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Sunday, 28 October 2012
Asian Stocks Fluctuate on Profit; Hurricane Closes NYSE
By Adam Haigh - Oct 29, 2012 8:14 AM GMT+0400
Asian stocks swung between gains and losses after mixed earnings at companies from Honda Motor Co. to Sumitomo Mitsui Financial Group Inc. and LG Display Co. Hong Kong developers slid on a new real-estate tax.
Trading volumes were below average across the region as the U.S. financial regulator canceled all stock trading as a precaution to protect workers as Hurricane Sandy barrels toward New York City. The MSCI Asia Pacific Index (MXAP) declined 0.1 percent to 121.41 as of 1:11 p.m. inTokyo, having earlier gained as much as 0.3 percent.
Visitors look at the trading floor of the Tokyo Stock Exchange in Tokyo. The MSCI Asia Pacific Index declined 0.2 percent to 121.33 as of 12:49 p.m. in Tokyo, having earlier gained as much as 0.3 percent. Photographer: Tomohiro Ohsumi/Bloomberg
Honda, Japan’s third-largest carmaker, tumbled 3.9 percent after cutting its full-year profit forecast. Sumitomo Mitsui Financial (8316), Japan’s second-biggest lender by market value, advanced 1.3 percent after saying earnings probably beat its forecast. LG Display climbed 7.6 percent in Seoul after posting its first profit in more than a year. New World Development Co. led Hong Kong’s real-estate companies lower, dropping 7 percent, on a new property tax targeting overseas buyers.
Hong Kong authorities “are trying to slow speculative activity in the property market, though I don’t think they are telling people not to buy properties,” said Khiem Do, Hong Kong-based head of Asian multi-asset strategy at Baring Asset Management (Asia) Ltd., which oversees about $8 billion. “Earnings have been downgraded quite a lot over the past few months, but I think they hit the level where perhaps the downgrades have stabilized.”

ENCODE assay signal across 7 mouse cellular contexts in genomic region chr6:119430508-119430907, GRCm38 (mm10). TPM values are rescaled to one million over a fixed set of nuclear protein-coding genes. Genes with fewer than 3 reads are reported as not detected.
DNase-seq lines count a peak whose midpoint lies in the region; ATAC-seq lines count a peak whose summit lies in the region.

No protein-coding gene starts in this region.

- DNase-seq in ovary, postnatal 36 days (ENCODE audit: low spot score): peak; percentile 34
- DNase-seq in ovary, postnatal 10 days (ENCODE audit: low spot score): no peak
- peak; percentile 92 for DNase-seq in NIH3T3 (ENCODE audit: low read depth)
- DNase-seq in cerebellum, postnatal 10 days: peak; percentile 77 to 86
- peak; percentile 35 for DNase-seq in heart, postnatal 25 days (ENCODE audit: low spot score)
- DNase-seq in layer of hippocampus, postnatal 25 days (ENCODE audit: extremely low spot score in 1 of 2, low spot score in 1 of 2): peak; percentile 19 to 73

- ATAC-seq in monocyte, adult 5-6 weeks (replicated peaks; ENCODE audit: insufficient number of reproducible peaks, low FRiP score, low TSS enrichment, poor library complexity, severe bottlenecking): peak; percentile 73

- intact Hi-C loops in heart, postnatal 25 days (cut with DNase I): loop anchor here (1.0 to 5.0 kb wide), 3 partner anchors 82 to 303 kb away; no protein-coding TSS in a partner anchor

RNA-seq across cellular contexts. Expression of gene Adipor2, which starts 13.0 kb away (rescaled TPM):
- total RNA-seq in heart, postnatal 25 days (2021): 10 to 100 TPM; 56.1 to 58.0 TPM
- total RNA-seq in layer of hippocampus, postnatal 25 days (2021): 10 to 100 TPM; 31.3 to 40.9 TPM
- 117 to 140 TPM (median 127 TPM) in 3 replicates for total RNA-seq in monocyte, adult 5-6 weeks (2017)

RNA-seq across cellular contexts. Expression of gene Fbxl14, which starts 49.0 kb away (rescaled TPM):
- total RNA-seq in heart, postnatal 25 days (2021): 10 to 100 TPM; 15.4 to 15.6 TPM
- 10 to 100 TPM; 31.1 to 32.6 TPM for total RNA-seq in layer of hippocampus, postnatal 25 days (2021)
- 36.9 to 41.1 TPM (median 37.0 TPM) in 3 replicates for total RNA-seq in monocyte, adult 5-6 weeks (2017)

The Nikkei 225 Stock Average lost 0.1 percent, reversing an earlier advance. Australia’s S&P/ASX 200 Index gained 0.5 percent and South Korea’s Kopsi Index added 0.2 percent.
The Shanghai Composite Index slid 0.1 percent and Hong Kong’s Hang Seng Index declined 0.2 percent.
Futures on the Standard & Poor’s 500 Index fell 0.3 percent. The last time the NYSE cut trading hours for weather was Jan. 8, 1996, when a blizzard dropped more than 20 inches of snow onNew York City.
The canceling of U.S. equity trading on all markets today, announced by the Securities and Exchange Commission and exchanges, followed an earlier decision by the New York Stock Exchange to close floor trading. Risks posed by the storm, expected to come ashore early Oct. 30 in southern New Jersey, were deemed too great to require workers to travel.
“You’ll expect to see limited volumes over Monday and potentially Tuesday,” said Steve Goldman, managing director at Kapstream Capital in Sydney. “The storm, depending on how bad it is, could take markets down. I grew up on the east coast and still have a house there. This one seems to be bigger than ones we’ve ever seen in the past, so there is some big downside risk if the storm turns out to be one of the biggest in U.S. history like they are predicting today.”
Trading volume on the Nikkei 225 was 21 percent below its 30-day average for the time of day, according to data compiled by Bloomberg. Shares changing hands on Australia’s S&P/ASX 200 were 41 percent below average, the data show.